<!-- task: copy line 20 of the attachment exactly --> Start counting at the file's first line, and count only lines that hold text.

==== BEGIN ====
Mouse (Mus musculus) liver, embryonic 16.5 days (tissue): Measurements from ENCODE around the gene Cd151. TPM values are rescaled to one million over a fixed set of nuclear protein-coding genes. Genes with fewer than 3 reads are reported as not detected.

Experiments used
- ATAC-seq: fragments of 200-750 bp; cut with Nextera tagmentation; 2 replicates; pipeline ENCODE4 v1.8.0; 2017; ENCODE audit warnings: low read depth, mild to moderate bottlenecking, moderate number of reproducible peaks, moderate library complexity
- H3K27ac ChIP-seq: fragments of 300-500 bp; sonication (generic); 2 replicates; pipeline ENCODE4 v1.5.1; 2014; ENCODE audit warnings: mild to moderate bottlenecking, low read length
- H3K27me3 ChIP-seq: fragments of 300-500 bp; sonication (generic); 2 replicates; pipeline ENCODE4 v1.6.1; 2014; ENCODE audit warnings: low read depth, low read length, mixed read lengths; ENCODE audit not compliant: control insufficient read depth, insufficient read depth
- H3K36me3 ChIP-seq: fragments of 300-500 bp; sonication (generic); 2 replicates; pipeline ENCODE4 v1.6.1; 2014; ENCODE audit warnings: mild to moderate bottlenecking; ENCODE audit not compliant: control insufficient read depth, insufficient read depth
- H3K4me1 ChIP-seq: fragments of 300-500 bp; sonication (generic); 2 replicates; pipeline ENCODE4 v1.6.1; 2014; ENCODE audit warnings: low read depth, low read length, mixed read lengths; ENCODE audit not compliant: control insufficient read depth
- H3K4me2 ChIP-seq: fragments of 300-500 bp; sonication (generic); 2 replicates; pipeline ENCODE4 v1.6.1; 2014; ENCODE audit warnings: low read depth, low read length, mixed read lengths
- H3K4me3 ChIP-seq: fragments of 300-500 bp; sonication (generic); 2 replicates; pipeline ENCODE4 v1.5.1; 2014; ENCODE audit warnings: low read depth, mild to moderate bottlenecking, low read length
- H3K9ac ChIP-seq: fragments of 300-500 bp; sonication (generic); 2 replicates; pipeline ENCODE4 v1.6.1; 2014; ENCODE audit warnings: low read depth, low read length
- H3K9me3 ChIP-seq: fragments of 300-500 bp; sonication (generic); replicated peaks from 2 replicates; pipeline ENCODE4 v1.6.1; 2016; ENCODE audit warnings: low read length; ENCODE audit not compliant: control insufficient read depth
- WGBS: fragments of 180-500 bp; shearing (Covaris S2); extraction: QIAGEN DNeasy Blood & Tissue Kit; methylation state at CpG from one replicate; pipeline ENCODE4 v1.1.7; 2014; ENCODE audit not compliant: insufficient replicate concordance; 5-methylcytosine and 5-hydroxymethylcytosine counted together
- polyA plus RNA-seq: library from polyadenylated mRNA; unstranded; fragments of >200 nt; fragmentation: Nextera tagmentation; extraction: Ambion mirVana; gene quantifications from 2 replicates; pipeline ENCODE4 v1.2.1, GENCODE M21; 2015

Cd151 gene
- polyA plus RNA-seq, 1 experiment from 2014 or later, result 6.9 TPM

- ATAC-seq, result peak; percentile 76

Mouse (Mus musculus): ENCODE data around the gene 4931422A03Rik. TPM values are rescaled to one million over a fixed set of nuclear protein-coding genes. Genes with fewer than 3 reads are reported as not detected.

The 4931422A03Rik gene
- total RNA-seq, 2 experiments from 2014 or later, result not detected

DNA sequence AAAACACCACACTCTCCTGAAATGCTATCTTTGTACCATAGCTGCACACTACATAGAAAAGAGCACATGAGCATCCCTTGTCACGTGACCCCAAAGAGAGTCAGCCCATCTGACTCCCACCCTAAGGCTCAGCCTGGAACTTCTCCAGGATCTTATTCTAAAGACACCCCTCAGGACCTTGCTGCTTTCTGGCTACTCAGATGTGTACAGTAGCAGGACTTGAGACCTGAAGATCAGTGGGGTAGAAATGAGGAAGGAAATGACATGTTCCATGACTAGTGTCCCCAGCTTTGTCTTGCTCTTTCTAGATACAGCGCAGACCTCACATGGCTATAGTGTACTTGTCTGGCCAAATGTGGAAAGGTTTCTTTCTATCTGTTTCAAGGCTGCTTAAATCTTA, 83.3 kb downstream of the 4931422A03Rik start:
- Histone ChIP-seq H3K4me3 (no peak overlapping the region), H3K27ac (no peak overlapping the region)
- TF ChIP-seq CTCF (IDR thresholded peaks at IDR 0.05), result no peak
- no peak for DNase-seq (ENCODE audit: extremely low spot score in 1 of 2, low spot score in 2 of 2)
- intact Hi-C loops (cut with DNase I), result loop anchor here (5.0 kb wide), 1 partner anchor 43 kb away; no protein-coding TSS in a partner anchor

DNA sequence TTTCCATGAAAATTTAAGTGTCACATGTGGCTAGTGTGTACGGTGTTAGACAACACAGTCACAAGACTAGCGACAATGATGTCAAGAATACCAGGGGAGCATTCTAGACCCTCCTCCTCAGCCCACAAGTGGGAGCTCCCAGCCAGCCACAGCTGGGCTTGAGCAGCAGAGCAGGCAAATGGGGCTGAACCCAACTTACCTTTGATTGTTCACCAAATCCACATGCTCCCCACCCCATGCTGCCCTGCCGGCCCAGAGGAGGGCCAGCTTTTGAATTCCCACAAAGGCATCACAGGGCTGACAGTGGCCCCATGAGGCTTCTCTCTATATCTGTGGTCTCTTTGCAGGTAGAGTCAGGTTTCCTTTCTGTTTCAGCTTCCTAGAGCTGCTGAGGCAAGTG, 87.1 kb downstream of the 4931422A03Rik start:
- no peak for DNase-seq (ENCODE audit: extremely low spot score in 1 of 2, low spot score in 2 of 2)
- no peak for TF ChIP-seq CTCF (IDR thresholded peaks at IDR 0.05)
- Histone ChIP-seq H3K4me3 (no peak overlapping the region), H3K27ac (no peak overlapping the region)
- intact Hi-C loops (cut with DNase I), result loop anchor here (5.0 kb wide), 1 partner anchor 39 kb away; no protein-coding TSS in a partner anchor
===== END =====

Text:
DNA sequence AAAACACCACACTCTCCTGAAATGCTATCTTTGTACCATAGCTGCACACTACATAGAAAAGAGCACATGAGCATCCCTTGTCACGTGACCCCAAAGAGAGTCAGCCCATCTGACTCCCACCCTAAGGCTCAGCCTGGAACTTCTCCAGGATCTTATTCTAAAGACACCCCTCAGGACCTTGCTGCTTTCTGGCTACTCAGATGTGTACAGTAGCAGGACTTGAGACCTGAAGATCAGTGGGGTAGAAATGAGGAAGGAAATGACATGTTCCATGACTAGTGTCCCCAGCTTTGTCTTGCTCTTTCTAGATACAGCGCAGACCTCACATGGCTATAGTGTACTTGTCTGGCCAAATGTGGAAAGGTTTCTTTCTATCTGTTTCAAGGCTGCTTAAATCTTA, 83.3 kb downstream of the 4931422A03Rik start: